Iraqi Victory in Campaign Against Violence

This is a partial transcript of "The Big Story With John Gibson," March 23, 2005, that has been edited for clarity.


FRANCIS HARVEY, SECRETARY OF THE ARMY: One of our primary missions is to build Iraqi divisions and brigades that are capable of conducting independent counterinsurgency operations. The strategy of an Iraqi armed forces taking the lead and fighting the insurgency is well under way.


JOHN GIBSON, HOST: Well, it's not only well under way; it's getting results.

Iraqi commandos striking a terrorist training camp about a hundred miles northwest of Baghdad, killing some 85 rebels, according to the Iraqi government. A major victory in the campaign against violence as politicians move ahead in their efforts to form a coalition government.

I'm joined now by retired U.S. Army Major General Bob Scales, a FOX News military analyst.

So I suppose this is very good news. What happened?

MAJ. GEN. BOB SCALES, RET. U.S. ARMY: Well, what happened is the Iraqis are beginning to not only share the burden of these offensive operations, but are beginning to do some of them themselves. And what is missing in this report is a couple of days ago they killed about 14 in Baghdad. Even some private Iraqi citizens in Baghdad have had enough, and they have gone out and taken out three or four insurgents on their own.

So there is this increasing tendency, propensity for the Iraqis to go out on independent operations and take on the bad guys without the immediate assistance of the Americans. And, John, that's a pretty significant development.

GIBSON: OK, I agree, General. But if I may spoil the party a little bit, what was a training camp doing in Iraq in the first place?

SCALES: Well, it wasn't so much a camp as it was just an area that they used for conducting, you know, small squad size exercises. It was in a building and there was a field nearby.

So it wasn't a formal camp in the sense that we know it, you know, with fences and buildings and signs and everything. It was sort of a moving camp, an ad hoc camp, if you will. So it's not exactly the same thing as an Army post.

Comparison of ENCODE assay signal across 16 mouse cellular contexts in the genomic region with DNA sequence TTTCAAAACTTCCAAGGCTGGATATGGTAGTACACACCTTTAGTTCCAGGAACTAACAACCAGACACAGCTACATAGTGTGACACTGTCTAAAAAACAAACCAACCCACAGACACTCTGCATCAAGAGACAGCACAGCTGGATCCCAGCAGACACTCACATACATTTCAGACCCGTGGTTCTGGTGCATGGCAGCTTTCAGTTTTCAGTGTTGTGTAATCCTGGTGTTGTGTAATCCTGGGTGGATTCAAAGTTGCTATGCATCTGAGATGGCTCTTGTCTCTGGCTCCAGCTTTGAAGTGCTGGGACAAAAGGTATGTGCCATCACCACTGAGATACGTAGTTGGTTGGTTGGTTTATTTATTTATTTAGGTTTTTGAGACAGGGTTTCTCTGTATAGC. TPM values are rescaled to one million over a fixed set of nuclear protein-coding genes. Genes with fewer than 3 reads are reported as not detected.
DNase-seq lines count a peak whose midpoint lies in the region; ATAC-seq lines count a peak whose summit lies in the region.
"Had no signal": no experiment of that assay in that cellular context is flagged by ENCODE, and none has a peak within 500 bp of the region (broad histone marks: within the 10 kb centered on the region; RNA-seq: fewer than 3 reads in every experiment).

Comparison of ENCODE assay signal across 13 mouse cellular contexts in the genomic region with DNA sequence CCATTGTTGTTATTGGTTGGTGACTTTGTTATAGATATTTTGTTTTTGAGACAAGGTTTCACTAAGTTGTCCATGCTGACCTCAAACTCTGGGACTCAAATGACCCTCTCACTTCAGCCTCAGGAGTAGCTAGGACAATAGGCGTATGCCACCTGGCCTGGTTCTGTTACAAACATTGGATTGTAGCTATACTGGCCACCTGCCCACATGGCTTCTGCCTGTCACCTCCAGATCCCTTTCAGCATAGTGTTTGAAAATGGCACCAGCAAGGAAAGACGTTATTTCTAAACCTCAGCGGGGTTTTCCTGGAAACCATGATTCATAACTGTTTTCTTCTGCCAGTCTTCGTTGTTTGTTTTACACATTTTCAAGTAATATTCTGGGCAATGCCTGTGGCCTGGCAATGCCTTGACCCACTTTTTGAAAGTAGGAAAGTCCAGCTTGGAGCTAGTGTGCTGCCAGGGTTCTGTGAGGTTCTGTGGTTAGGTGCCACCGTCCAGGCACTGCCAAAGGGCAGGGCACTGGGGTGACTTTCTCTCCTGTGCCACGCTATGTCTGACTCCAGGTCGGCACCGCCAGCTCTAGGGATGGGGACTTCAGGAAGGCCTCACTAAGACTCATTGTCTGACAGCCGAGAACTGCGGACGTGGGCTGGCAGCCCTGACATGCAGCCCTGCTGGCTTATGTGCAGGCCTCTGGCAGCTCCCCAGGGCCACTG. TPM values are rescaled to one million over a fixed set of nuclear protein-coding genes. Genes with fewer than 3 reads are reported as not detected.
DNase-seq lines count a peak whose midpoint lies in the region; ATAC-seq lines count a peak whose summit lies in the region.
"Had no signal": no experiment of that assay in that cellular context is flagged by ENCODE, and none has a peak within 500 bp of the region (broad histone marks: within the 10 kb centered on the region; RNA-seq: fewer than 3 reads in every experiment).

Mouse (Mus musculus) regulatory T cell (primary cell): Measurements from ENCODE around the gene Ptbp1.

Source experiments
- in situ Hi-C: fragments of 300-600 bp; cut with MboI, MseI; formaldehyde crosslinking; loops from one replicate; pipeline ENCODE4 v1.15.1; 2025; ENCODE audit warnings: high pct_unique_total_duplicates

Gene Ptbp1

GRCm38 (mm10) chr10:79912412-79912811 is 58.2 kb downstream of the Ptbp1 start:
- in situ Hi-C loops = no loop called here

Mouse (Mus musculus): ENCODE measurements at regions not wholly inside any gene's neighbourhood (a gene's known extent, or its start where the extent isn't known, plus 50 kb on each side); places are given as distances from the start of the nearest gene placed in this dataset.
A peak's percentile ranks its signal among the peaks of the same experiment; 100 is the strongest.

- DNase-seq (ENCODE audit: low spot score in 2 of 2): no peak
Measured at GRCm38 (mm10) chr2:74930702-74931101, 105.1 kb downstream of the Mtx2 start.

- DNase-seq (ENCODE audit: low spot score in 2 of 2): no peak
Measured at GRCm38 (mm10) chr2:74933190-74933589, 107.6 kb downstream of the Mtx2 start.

GIBSON: Right. But I mean, look, a couple of days ago, insurgents attacked an American convoy, which was a bad mistake. Twenty-five of them were killed and no Americans were killed. So in a way you can say they're getting kind of desperate. But on the other hand, this idea that they're out training, it sounds a little ominous, too.

SCALES: No, I don't think so. I mean, these guys have had training camps in place going back almost 15 years. Even when Saddam was in place the insurgents had training camps along the border with Iran. That's not the big issue.

The big issue here is the ability of Iraqi armed forces not only to train individual soldiers, but also to put together small units — squads and platoons. They're starting to build staff. They're coming up with some commanders who are promoted into their positions based on merit and their ability to lead soldiers in combat rather than patronage.

They're beginning to be equipped a little better. And most importantly, I think, John, they're starting to have some confidence within the Iraqi forces that they take on these main line units and kill them in large numbers. That, I think, is a significant development.

GIBSON: OK. Now, since they know the terrain better than we do, they speak the language, they know the locals, various Iraqis of Sunni or Shiite know these guys are on their side. You're going to tell me we're going to get Mr. Zarqawi or the Iraqi forces. When exactly?

SCALES: Great question. I think the measure of performance, John, is going to be the rate at which American brigades begin to pull out of Iraq. I would look at, say, the fall of next year to see the number of American brigades slip from, say, 20, to 17, to 15, somewhere in that area, as a number of Iraqi units come on line.

I think one key indicator is the total number of Iraqi army units that are there. Right now the total defense forces are at 200,000. Most people, most of my friends in the region will tell you that's not high enough. They may have to go to 250,000, 260,000.

This is not over yet, John. It's going to be a slow, laborious process, but I think a successful one.

GIBSON: Major General Bob Scales, a FOX News military analyst. General, thanks a lot. Appreciate it.

SCALES: Thanks, John.

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